Okay, not for the slowest around the track - by three tenths. The Mayster Triumf is honestly what the CESMA should have been, because it takes a major step up in terms of driving dynamics. It is a cheap, slow car which you can drive slow, or fast, however you feel. Yes, some corners were cut in the interior, but at least you can put the top down. In terms of aesthetics… I can’t look past the headlights at all. The lack of a lip or any definition makes it hard to tell where the headlight starts and the panel ends. Couple that with the lemon paint not giving clues either… And it just doesn’t work. A shame, as I like the way the grille looks like it has a moustache.

Finally, we come to the cheapest of our cars, the Munot 4C Berlinetta/9. It’s the most drivable of all the sports cars, and it’s okay when you go fast. Reliability is decent too. You might think that less sporty, medium-compound tyres would mean you get more life out of them, but camber says no. It is, in many ways, a poor man’s Collis Celer - the same drivability-first dynamics, the same solid but not astounding comfort, the same 4 seats, just at almost half the price. Despite being cheap, it looks expensive. Plenty of chrome trim, a nice flow between elements on the front fascia, it’s just a nice car to look at.


  • Good to see diversity coming back, tons of different designs.
  • Again, issues with the phono option not being picked as it should have, rev limits, whatever.

Market Impacts:

  • Honestly, as far as stock is concerned? This is all pretty normal, with no real deviations. Nothing rocking the boat or creating impacts…

Wait a minute. I didn’t mention modifications or RPM strain once! Tune in next time, on… Dragon Ball Z! I mean ALC!

Edit: Oh, also - great job with paints, literal rainbow of cars. I know some people did tons of paints and wanted comments on alternate ones, but I will comment on that later.

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At the start of this era, Aragans were hungry for cars to modify - and manufacturers delivered. Two thirds of the cars in the sports category and two thirds of the cars in the sedan category had the variant capacity lower than the family capacity. What does this mean for the end user? Well, it means they can just bore out the cylinder, swap some internals and get more power. Of course, many people had to swap the internals anyway - they didn’t follow the service intervals, stuff wore down and entered a wear spiral, because there wasn’t enough spare capacity. Add in those older utes needing new springs to carry stuff, and the MMOV needing progressive springs…

Well, Araga now has a vibrant modding scene. Put new filters on your car, change out the muffler, make it tougher, make it yours. Or get your local mechanic to.

What started out as a loophole in tax very quickly became sanctioned by the government. Let’s set the scene. Because many of these cars are imports, and they get modified domestically, money is flowing around the Aragan economy that wouldn’t otherwise flow. But, the taxation laws are all written around displacement according to manufacturer. If you go down to your local mechanic, add a litre to your engine? Government won’t see it. It was eventually decided that this was just how it would be, to support Aragan industry. This is a decision which will have zero ramifications or undesirable impacts going forward, I am sure.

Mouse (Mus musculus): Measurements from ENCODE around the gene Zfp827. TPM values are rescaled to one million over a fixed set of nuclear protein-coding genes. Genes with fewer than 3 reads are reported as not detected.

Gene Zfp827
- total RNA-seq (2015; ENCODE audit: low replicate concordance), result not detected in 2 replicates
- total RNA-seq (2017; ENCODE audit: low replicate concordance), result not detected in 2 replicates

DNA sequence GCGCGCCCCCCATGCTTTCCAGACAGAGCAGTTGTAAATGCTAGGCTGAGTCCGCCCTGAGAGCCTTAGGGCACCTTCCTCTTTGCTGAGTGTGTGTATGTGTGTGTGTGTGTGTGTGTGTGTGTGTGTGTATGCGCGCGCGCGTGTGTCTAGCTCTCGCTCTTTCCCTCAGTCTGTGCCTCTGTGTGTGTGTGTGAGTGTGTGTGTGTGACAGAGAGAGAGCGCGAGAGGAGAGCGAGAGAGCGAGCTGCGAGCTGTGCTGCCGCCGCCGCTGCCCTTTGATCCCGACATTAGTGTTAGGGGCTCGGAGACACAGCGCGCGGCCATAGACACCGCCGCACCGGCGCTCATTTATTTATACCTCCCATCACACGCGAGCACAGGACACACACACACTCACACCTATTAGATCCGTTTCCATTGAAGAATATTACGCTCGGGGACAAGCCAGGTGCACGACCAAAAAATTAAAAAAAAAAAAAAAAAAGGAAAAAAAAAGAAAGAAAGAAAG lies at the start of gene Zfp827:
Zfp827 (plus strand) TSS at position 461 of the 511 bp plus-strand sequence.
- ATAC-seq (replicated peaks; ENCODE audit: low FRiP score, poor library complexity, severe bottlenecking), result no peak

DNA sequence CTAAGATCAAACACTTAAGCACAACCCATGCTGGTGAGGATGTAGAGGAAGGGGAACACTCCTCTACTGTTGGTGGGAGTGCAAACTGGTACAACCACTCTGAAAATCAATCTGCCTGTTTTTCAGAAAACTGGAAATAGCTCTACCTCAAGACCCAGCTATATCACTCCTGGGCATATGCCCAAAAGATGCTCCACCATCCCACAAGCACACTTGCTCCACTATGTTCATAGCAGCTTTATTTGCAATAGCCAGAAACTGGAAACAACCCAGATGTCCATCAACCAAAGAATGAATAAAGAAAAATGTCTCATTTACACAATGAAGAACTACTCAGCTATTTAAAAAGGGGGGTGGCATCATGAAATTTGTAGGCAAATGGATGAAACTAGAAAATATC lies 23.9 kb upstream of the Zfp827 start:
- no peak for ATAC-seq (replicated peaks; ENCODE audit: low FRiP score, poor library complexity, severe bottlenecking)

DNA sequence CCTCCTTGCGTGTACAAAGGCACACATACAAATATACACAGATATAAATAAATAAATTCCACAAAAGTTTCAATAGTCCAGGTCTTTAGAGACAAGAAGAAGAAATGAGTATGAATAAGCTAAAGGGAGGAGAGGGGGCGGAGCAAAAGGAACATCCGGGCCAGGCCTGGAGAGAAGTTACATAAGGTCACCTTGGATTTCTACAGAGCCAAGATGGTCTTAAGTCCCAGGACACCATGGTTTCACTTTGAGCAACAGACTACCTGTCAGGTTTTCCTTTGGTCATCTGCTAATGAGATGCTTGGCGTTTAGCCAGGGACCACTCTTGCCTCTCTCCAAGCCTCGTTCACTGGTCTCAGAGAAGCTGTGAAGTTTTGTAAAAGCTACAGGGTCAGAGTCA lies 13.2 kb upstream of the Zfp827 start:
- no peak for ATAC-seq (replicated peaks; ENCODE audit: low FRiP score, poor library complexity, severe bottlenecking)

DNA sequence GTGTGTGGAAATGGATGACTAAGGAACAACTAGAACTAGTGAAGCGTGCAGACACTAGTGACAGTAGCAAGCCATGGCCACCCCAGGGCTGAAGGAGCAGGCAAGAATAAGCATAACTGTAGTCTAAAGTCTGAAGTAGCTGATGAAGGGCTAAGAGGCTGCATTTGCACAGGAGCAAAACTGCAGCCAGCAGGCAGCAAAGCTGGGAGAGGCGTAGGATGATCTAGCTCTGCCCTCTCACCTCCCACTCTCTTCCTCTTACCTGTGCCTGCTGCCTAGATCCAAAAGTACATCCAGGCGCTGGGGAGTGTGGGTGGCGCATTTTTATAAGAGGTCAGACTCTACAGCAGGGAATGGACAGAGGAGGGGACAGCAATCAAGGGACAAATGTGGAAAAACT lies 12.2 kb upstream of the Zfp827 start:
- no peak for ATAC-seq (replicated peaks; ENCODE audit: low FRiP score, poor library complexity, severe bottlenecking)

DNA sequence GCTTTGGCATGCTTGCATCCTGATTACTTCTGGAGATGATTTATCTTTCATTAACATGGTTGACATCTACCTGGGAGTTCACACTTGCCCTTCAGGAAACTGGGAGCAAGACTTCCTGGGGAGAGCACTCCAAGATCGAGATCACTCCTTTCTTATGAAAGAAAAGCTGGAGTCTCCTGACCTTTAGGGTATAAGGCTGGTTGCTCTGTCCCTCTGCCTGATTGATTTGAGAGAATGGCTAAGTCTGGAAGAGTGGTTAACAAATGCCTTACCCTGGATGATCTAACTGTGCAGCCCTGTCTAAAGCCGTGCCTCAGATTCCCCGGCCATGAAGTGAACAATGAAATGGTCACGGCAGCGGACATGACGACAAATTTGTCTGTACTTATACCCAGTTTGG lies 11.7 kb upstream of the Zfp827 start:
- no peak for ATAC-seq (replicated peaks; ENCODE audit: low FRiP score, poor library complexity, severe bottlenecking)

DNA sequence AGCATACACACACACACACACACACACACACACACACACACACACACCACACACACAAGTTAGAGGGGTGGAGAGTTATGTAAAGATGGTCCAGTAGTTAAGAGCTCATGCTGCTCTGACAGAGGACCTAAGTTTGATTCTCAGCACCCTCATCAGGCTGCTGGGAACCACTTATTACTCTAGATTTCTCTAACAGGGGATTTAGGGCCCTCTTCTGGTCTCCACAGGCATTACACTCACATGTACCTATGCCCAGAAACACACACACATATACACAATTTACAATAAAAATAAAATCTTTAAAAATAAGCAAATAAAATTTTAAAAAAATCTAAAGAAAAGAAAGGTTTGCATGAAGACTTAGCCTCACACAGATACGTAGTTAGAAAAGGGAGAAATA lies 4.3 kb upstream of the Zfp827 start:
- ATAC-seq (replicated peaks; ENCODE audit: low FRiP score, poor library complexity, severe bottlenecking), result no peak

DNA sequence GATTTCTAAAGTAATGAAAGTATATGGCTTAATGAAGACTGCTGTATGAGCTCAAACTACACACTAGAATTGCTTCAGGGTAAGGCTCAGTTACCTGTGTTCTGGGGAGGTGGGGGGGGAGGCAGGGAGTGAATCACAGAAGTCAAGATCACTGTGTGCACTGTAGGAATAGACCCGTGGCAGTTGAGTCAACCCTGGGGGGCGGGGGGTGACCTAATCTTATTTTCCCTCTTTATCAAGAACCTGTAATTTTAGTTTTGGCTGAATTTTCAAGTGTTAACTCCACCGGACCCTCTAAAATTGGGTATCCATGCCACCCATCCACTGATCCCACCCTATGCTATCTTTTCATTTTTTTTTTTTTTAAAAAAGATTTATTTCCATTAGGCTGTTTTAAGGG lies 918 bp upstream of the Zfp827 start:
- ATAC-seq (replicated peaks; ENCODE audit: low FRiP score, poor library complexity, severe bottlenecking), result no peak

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Please note that, if you entered round 2 but did not yet lobby, you have 3 days to send in final lobbying; it will now close at 11:59 PM UTC, on Tuesday the 12th of July.

There will be an additional out of universe matter to lobby on, which will be followed by some in-universe lobbying. The additional matter is:

How unrealistic should design regulations be?

Some examples of potential regulations would include laws on exhaust placement, restrictions on door handles, requiring wheel covers, extra wipers, special plates…

There are three broad responses to these:

  • “I do not want to see them at all, I want a realistic challenge”
  • “I want people to have an option to opt in or out of them, with benefits if they are followed”
  • “I want unrealistic, alternate-world laws which push me as a designer and create unique cars”

As this will require further lobbying in future, I will be gatheting responses over the same timespan as the remainder of lobbying for ALC2. However, this will be open to everyone.

Similarly, I will be accepting another round of worldbuilding questions. Please submit these by 11:59PM UTC on the 16th of July

Now, on to spending tokens. If you participated in round 2, you get 10 spending tokens in addition to any left over from round 1. If you have tokens (either from participating in this round or having leftovers), you may allocate your tokens however you want, and up to 3 unused tokens may be carried forward to the next era. You can also cash in seven of your tokens now for doubled lobbying power during ALC3. If you submitted in round 2 but do not submit spending here, you will get 50% extra lobbying power and 2 tokens next round. Also remember that some of these projects may have ramifications that aren’t listed. Finally, no interactions between themes have been noted, but some may exist.